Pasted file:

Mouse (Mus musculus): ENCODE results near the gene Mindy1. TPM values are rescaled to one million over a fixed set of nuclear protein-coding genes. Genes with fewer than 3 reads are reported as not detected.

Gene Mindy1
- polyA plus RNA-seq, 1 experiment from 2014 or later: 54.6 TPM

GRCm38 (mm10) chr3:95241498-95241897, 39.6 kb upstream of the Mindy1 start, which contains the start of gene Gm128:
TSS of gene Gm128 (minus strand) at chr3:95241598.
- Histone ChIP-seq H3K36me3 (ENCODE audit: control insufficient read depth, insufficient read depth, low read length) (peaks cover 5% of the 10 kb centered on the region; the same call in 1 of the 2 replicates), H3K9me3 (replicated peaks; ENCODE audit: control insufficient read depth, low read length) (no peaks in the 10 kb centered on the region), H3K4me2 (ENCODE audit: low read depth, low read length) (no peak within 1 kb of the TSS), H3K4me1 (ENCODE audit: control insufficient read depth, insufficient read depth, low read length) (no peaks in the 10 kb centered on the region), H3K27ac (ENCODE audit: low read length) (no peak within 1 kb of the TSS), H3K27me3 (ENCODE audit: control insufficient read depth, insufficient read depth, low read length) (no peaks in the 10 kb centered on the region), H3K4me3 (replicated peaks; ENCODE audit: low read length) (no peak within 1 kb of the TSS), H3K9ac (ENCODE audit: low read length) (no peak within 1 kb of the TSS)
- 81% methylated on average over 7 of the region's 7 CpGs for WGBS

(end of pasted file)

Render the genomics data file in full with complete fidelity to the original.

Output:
Mouse (Mus musculus): ENCODE results near the gene Mindy1. TPM values are rescaled to one million over a fixed set of nuclear protein-coding genes. Genes with fewer than 3 reads are reported as not detected.

Gene Mindy1
- polyA plus RNA-seq, 1 experiment from 2014 or later: 54.6 TPM

GRCm38 (mm10) chr3:95241498-95241897, 39.6 kb upstream of the Mindy1 start, which contains the start of gene Gm128:
TSS of gene Gm128 (minus strand) at chr3:95241598.
- Histone ChIP-seq H3K36me3 (ENCODE audit: control insufficient read depth, insufficient read depth, low read length) (peaks cover 5% of the 10 kb centered on the region; the same call in 1 of the 2 replicates), H3K9me3 (replicated peaks; ENCODE audit: control insufficient read depth, low read length) (no peaks in the 10 kb centered on the region), H3K4me2 (ENCODE audit: low read depth, low read length) (no peak within 1 kb of the TSS), H3K4me1 (ENCODE audit: control insufficient read depth, insufficient read depth, low read length) (no peaks in the 10 kb centered on the region), H3K27ac (ENCODE audit: low read length) (no peak within 1 kb of the TSS), H3K27me3 (ENCODE audit: control insufficient read depth, insufficient read depth, low read length) (no peaks in the 10 kb centered on the region), H3K4me3 (replicated peaks; ENCODE audit: low read length) (no peak within 1 kb of the TSS), H3K9ac (ENCODE audit: low read length) (no peak within 1 kb of the TSS)
- 81% methylated on average over 7 of the region's 7 CpGs for WGBS